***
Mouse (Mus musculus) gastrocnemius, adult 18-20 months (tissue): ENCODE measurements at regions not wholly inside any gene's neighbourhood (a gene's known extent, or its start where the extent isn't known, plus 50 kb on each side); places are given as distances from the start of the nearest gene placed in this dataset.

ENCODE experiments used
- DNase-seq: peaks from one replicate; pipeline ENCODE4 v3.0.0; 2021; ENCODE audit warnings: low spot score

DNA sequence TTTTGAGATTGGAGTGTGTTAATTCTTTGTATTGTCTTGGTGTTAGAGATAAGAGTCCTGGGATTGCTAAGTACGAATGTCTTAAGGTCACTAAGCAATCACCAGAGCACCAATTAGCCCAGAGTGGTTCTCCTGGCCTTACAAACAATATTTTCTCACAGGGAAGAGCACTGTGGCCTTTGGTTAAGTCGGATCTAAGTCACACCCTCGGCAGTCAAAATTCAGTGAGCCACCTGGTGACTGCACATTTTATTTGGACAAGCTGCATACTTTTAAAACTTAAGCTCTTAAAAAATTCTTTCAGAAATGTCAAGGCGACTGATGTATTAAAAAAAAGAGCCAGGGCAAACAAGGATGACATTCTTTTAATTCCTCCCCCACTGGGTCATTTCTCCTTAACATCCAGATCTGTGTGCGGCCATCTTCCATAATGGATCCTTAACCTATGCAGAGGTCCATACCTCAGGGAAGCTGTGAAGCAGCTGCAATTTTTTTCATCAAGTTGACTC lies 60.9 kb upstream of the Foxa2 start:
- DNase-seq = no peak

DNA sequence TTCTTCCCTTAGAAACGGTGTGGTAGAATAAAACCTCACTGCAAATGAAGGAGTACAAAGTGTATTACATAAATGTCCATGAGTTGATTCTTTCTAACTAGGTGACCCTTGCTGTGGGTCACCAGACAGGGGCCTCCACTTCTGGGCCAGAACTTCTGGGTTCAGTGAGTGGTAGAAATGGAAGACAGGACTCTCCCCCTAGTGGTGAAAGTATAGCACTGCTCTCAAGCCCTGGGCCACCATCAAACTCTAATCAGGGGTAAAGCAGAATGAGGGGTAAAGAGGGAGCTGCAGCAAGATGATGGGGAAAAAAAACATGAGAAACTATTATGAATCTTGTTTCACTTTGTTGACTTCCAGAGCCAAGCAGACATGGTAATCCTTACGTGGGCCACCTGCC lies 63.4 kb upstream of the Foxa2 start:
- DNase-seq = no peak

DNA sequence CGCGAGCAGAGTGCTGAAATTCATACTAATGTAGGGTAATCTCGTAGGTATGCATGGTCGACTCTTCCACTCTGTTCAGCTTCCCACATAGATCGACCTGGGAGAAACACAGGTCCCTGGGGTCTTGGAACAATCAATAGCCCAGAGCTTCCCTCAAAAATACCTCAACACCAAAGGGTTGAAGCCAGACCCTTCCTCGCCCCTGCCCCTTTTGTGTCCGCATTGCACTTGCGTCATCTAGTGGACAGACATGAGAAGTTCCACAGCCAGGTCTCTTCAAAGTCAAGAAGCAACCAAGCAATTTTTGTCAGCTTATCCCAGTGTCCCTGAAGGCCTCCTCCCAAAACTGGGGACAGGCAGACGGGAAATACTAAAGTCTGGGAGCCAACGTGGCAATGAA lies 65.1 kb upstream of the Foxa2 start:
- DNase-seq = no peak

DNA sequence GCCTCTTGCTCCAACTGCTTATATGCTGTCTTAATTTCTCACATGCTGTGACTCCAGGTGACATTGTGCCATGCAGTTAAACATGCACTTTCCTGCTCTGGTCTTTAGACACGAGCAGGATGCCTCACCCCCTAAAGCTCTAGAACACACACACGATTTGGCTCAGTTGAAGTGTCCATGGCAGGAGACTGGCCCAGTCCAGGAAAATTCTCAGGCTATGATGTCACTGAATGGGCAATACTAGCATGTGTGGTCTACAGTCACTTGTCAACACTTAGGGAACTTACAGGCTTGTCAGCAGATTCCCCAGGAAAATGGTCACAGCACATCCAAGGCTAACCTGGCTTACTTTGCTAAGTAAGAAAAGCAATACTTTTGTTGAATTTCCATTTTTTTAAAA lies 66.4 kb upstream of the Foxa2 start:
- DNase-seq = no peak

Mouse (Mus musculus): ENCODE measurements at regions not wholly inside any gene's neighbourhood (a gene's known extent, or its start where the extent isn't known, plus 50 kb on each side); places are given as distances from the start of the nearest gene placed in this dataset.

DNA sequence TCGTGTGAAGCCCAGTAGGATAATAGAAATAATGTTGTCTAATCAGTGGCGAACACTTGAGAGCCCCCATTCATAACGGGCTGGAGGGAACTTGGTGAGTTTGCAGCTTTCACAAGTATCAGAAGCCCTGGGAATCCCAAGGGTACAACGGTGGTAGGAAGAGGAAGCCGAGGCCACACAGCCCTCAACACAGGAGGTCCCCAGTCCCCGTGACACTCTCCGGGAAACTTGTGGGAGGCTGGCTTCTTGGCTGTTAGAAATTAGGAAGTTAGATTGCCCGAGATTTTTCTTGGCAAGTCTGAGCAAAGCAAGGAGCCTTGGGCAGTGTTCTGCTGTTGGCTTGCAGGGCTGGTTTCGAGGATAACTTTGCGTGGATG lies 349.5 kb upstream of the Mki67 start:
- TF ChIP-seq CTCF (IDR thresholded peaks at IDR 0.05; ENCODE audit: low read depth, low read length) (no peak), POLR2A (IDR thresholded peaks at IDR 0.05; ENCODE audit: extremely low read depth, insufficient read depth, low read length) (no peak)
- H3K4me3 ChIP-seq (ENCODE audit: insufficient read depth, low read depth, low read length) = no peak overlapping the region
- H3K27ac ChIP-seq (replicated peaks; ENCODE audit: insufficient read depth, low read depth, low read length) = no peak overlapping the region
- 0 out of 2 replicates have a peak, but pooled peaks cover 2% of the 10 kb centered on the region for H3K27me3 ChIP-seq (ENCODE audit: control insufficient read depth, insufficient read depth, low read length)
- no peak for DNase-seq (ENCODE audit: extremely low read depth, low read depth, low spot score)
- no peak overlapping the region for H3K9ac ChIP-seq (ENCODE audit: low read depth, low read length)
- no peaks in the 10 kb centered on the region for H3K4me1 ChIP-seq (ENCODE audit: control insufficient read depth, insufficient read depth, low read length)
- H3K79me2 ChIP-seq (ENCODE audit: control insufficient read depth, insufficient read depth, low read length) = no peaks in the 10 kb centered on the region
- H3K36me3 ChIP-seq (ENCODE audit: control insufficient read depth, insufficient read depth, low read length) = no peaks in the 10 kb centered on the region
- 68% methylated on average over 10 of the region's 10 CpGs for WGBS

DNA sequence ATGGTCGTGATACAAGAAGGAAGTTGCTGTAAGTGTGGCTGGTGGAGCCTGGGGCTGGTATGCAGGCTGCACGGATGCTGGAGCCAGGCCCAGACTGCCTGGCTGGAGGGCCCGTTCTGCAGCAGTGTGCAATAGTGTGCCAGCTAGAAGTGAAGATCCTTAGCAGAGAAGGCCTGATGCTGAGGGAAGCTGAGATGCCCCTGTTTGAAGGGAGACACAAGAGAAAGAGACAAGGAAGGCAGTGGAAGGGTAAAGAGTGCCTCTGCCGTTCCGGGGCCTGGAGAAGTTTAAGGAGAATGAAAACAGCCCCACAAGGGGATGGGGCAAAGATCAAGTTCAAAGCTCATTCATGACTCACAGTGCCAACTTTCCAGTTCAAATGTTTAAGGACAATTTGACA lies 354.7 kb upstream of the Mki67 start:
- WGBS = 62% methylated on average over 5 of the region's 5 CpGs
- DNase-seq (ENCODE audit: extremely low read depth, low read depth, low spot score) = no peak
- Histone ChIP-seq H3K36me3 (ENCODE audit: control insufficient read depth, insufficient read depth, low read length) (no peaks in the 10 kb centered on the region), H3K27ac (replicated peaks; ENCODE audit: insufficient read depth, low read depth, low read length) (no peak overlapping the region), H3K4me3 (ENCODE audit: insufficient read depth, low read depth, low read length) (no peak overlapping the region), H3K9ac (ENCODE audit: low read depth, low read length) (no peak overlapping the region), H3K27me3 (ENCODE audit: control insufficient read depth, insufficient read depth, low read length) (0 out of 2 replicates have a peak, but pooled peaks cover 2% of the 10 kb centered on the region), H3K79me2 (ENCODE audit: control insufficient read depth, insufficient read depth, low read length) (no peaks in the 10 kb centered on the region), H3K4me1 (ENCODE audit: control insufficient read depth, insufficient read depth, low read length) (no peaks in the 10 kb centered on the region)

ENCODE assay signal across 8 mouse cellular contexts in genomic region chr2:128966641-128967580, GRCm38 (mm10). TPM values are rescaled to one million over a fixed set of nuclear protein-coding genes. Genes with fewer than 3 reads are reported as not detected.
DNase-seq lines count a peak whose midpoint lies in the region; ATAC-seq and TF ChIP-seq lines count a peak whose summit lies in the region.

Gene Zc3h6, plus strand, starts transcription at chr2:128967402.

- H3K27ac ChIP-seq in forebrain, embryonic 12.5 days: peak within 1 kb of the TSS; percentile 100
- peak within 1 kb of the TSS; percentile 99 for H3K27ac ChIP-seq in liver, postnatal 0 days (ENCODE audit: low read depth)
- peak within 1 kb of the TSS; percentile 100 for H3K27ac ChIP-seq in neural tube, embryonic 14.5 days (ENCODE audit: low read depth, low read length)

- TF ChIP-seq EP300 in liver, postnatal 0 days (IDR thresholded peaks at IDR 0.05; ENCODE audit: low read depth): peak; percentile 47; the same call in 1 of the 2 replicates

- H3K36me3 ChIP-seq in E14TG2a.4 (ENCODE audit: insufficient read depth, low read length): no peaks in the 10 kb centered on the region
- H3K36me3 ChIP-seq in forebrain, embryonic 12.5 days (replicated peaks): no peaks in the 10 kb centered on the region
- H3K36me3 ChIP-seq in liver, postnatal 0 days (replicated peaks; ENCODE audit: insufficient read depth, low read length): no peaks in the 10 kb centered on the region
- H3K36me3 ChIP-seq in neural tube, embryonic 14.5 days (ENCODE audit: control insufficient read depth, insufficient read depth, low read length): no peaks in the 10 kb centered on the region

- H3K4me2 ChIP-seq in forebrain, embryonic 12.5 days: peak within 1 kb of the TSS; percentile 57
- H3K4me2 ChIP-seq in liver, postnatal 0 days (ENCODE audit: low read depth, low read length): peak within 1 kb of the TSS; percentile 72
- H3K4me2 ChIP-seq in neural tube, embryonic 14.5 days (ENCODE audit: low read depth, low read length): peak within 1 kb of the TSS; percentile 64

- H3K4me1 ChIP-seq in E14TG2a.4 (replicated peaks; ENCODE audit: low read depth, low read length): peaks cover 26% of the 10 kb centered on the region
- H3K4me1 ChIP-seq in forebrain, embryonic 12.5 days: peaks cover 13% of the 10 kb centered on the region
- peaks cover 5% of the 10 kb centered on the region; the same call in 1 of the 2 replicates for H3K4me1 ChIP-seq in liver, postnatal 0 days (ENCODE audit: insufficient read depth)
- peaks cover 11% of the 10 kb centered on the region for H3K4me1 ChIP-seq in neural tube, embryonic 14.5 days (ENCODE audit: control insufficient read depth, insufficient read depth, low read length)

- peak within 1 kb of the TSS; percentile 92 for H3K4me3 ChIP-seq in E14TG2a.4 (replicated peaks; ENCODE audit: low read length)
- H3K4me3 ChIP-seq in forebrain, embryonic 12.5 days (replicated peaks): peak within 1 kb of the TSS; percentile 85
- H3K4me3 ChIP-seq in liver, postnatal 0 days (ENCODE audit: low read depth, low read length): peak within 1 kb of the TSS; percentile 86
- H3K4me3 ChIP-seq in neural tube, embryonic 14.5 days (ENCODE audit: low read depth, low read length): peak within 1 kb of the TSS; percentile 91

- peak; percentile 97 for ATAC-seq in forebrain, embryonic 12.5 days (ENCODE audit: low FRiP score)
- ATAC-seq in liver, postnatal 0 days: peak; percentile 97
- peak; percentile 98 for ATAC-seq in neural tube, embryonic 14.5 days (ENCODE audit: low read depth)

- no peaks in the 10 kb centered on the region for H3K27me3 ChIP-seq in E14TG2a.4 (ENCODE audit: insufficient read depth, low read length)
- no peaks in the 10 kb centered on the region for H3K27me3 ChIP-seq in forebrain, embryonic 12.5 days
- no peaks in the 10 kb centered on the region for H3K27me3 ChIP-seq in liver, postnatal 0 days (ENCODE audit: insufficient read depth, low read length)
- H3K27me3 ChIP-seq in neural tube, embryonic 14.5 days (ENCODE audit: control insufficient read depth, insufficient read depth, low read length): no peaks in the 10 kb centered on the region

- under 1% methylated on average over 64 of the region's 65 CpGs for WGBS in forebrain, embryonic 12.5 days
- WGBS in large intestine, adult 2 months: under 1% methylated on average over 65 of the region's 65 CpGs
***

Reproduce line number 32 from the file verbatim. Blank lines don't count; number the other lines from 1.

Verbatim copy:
- peak within 1 kb of the TSS; percentile 99 for H3K27ac ChIP-seq in liver, postnatal 0 days (ENCODE audit: low read depth)